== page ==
Français? English? Oh, Catalan. Right. Posted on March 19th, 2012 by

According to the great cartographer of the modern era, Google, France and Spain are neighbors.  However, I became skeptical of this fact during my trip to Barcelona, when I found that almost no one spoke French and it also wasn’t on any signs.

Besides the lack of French, I was also surprised to find that Spanish was not the first language on most signs.  In Barcelona, their primary language is Catalan (Català in the language), which they proudly place above Spanish on all the signs in the city.  Andrei Hahn, my traveling companion for this leg of the trip, had explained to me that Catalan was a different language, and that they spoke it in Barcelona.  But perhaps because of his large curly hair, I didn’t take Andrei seriously, and just assumed Catalan was a dialect of Spanish—not a different language.

I met a man from Spain at our hostel named Jesús who broke it down for me.  In Spain, there are three main languages spoken.  Castilian is the Spanish spoken in Madrid, and the majority of Spain.  Catalan is spoken on the eastern edge of Spain, where Barcelona lies.  Finally, Basque is a language spoken by the Basque people, located in a patch of land in northern Spain, and the south-west tip of France.

Speaking to Jesús  was wonderful because, although his English and French were quite minimal, and my Spanish nonexistent, we carried on a few conversations during my stay.  It was truly amazing how we were able to carry on a discussion despite the thickest language barrier I have ever worked through.  We would gesture, and look for commonly understood words, sometimes taking a while to say what we wanted.

He helped me with numbers in Spanish, and expressed how ridiculous he found French pronunciation.  In Spanish and Catalan, what you see is what you get.  He used “water” as an example.  In Spanish, agua is pronounced ag-wa.  In French, eau is pronounced oh.  He thought this was absurd.

I also learned that he is now retired, and just travels all around the world.  He was wearing a scarf from Sudan one day, and I think after Barcelona, he was going back to Africa.  He was an incredible man, and told Andrei as we were leaving that we were young, and have better and more life ahead of us than he.  Both Andrei and I disagreed though.  I think he has marvelous adventures still ahead of him, and is doing things that I’m not sure if I will ever get the chance to do.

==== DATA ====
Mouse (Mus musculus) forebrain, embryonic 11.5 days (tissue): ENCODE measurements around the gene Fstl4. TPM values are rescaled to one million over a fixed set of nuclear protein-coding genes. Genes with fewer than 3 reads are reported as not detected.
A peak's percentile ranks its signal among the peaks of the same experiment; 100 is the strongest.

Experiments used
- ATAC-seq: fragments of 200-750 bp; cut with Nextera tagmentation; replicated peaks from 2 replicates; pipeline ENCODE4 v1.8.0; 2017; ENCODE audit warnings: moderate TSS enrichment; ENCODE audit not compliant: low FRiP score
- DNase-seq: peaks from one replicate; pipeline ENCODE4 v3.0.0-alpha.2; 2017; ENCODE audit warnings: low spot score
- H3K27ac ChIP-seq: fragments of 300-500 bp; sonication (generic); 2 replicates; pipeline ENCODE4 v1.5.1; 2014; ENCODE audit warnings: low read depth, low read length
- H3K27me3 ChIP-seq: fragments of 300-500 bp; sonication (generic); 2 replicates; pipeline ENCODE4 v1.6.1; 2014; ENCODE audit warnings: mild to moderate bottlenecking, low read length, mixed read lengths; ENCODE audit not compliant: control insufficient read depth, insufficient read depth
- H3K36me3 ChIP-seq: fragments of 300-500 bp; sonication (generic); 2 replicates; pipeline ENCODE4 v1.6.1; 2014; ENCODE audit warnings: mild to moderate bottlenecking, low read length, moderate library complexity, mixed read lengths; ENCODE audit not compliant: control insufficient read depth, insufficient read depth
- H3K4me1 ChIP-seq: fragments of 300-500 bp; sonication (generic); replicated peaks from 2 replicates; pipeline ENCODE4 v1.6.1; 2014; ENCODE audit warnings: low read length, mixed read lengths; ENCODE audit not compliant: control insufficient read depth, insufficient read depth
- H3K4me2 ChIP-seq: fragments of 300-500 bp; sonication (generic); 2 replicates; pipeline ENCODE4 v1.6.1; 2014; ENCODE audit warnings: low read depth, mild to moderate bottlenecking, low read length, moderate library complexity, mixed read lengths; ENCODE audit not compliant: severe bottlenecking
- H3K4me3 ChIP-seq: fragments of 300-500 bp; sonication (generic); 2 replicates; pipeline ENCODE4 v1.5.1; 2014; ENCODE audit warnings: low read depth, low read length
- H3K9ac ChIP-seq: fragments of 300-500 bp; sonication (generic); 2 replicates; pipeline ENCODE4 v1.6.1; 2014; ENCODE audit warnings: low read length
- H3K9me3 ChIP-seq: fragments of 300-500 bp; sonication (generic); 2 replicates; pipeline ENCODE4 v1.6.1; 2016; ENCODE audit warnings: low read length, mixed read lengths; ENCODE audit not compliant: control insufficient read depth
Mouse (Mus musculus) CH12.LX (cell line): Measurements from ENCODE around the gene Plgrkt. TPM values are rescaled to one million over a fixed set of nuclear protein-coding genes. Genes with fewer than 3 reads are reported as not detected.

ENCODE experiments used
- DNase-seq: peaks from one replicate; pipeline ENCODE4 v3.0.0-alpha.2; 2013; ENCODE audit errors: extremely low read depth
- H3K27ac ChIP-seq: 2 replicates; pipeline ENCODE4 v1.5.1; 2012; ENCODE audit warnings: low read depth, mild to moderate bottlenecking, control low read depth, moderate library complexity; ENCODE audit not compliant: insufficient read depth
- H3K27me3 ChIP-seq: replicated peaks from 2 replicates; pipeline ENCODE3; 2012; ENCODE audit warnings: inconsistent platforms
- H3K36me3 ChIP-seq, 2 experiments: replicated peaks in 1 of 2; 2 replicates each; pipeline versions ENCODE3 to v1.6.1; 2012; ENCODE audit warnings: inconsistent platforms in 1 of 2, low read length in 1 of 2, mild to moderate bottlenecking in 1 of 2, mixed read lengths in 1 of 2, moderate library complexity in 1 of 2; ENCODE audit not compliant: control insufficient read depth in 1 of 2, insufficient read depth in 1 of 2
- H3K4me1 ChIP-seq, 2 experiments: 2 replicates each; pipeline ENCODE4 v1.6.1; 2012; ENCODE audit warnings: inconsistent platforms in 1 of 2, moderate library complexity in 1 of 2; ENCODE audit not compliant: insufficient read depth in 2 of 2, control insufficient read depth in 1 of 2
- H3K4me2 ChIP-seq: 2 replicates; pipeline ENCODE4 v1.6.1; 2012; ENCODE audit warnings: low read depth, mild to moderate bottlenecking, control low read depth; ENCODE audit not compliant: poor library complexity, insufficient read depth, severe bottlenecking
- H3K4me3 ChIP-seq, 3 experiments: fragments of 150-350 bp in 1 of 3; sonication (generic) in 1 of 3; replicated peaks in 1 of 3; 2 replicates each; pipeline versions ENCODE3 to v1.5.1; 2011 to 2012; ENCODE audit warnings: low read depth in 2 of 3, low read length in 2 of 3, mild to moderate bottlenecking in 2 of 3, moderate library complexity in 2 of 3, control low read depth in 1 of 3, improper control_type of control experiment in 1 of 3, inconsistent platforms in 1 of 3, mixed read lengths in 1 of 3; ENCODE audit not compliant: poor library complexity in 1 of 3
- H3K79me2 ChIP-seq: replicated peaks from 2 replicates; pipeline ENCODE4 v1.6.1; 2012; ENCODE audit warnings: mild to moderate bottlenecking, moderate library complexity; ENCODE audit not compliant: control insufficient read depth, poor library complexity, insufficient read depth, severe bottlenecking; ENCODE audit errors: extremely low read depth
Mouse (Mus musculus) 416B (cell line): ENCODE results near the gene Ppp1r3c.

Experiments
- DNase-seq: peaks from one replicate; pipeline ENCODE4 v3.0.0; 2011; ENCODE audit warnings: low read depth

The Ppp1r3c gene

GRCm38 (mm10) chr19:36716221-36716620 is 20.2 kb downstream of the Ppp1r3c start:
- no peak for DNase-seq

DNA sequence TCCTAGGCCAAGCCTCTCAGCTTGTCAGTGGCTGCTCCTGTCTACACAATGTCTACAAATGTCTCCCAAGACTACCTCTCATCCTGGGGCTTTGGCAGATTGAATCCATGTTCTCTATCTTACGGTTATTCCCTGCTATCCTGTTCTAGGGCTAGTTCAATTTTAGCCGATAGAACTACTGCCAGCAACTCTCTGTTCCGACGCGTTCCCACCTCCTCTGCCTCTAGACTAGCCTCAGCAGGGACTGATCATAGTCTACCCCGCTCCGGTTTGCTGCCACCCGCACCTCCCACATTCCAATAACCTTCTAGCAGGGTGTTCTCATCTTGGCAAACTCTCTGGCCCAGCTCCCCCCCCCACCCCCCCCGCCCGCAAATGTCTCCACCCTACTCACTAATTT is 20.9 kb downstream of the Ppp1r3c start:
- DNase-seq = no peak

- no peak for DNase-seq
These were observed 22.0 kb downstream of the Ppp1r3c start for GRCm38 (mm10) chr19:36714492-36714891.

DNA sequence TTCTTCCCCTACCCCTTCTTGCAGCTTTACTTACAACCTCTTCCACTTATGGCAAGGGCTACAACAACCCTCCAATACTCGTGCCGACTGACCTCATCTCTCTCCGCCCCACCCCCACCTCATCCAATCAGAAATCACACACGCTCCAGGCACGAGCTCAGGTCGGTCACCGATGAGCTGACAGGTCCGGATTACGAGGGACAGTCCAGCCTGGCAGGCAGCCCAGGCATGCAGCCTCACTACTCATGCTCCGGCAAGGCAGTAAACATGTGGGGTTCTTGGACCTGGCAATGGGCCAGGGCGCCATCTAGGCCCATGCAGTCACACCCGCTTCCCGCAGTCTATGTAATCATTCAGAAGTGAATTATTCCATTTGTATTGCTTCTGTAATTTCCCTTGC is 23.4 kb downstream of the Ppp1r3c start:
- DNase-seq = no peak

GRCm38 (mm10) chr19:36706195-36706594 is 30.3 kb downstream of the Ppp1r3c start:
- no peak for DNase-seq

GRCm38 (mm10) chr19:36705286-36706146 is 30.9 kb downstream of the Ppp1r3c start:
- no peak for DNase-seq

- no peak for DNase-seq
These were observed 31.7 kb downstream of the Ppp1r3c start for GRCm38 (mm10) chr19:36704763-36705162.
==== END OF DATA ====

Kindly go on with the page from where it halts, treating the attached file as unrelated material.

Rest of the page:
Talking with Andrei over a traditional Spanish lunch one of our afternoons, I mentioned how I sometimes wonder if it makes sense to have so many little languages spoken by such a small group of people in the world.  Doesn’t it make it harder to communicate and come together?  And is it really efficient to have an entirely separate language for so few people?

But Andrei saw it as a beautiful thing, full of richness and diversity.  And, I think he’s right.  It was hard for me to communicate with people outside of English and French.  It was even sometimes hard for Andrei in Barcelona because of Catalan.  Certainly, languages are used for communication, and the more people who speak a language, the more people with whom you can use it.  But a language is also part of a culture and an identity.  It forms how you think and process the world around you.  To say that we could dispense with a language is very nearly the same thing as saying we could dispense with its accompanying culture.  So, in Barcelona, they speak Catalan, but that’s not just part of the city, it’s part of the people.


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